In the third chapter of The New History in an Old Museum there was discussion of tour guides’ presentation of the two halves of Colonial Williamsburg (the foundation and the for-profit side), a corporate and PR schizophrenia that provided the authors interesting fodder. It’s telling, beyond the borders of Colonial Williamsburg, that emphasis was placed on the fact that the foundation was supported by private money rather than the government. On the one hand, yes, good to assure the public that a not-for-profit venture isn’t being used to siphon public monies into the coffer of a privately owned business. But on the other hand, it de-emphasizes the importance of an educational mission and the role of government. It would be somehow reproachable to have government underwriting an institution with an educational mission, a waste of taxpayers’ money. Only a private corporation—and a very successful one at that—could (or should) be willing to sink money into such an effort.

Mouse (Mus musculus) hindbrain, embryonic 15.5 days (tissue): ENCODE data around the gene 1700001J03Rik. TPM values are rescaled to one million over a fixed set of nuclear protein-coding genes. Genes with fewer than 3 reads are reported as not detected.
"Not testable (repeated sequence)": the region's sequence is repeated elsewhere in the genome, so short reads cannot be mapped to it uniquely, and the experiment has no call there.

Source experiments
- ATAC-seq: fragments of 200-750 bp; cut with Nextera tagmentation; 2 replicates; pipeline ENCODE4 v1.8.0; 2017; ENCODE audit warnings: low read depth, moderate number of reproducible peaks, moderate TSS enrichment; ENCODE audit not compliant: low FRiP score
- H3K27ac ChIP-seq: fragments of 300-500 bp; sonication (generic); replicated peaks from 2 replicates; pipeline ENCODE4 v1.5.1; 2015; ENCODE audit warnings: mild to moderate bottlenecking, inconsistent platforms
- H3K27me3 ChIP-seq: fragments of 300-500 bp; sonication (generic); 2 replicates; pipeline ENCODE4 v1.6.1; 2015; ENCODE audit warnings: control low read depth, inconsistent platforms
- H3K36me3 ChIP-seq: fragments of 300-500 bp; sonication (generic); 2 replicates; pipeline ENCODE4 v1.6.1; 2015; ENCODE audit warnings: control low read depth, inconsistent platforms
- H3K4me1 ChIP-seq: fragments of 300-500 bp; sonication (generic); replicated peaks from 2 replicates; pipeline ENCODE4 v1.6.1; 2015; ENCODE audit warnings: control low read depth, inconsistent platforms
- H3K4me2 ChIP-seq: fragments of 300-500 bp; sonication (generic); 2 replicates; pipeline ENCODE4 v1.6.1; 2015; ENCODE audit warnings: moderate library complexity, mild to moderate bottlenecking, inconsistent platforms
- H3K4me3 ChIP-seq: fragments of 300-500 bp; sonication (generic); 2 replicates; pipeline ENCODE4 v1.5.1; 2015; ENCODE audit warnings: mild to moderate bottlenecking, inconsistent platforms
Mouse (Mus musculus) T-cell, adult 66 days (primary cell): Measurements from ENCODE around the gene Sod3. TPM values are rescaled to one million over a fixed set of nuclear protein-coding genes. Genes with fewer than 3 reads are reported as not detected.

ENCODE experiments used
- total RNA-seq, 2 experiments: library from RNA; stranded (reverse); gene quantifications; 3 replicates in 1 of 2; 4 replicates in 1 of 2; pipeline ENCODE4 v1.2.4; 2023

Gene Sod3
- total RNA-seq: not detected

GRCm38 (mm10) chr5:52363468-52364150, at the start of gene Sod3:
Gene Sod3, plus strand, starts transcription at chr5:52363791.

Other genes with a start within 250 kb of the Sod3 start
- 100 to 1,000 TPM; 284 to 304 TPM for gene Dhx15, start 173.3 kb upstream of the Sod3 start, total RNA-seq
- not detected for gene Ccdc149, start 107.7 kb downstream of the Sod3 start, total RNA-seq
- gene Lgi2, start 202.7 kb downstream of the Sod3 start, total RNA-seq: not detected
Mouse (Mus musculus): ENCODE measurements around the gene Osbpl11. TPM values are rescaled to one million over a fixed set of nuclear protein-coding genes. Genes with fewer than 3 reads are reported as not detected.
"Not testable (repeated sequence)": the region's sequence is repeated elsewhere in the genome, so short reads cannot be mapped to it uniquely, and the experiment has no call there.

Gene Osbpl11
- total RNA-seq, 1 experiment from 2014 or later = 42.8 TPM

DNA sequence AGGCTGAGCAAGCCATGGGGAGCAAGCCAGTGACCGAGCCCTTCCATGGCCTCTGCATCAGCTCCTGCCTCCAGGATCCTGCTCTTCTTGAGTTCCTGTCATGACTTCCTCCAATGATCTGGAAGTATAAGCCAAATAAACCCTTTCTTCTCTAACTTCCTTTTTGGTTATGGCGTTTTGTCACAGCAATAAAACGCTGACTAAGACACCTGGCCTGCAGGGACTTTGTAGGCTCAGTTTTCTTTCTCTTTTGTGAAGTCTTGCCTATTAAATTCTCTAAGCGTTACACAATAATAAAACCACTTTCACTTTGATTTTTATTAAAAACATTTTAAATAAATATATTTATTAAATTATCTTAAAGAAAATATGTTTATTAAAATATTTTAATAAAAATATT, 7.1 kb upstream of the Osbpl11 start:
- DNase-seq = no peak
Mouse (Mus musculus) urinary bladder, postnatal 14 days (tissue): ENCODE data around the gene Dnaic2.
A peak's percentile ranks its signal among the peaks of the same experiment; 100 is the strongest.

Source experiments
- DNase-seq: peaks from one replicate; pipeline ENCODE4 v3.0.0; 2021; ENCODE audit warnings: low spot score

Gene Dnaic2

By these metrics, the public is entitled to see that their tax money is unspent, not that it is well spent. Leaving aside the personal priorities that dictate what an individual considers “good” or “bad” public spending, it’s still a curious effect. In a capitalistic society, which in so many ways offers incentives for individuals to invest their money (and disincentives for saving*), there’s a certain degree of cognitive dissonance to see the assumption that government investment will be seen as a negative.
* Cf. the latest round of “historically low” mortgages rates and the uninspiring rates offered for CDs.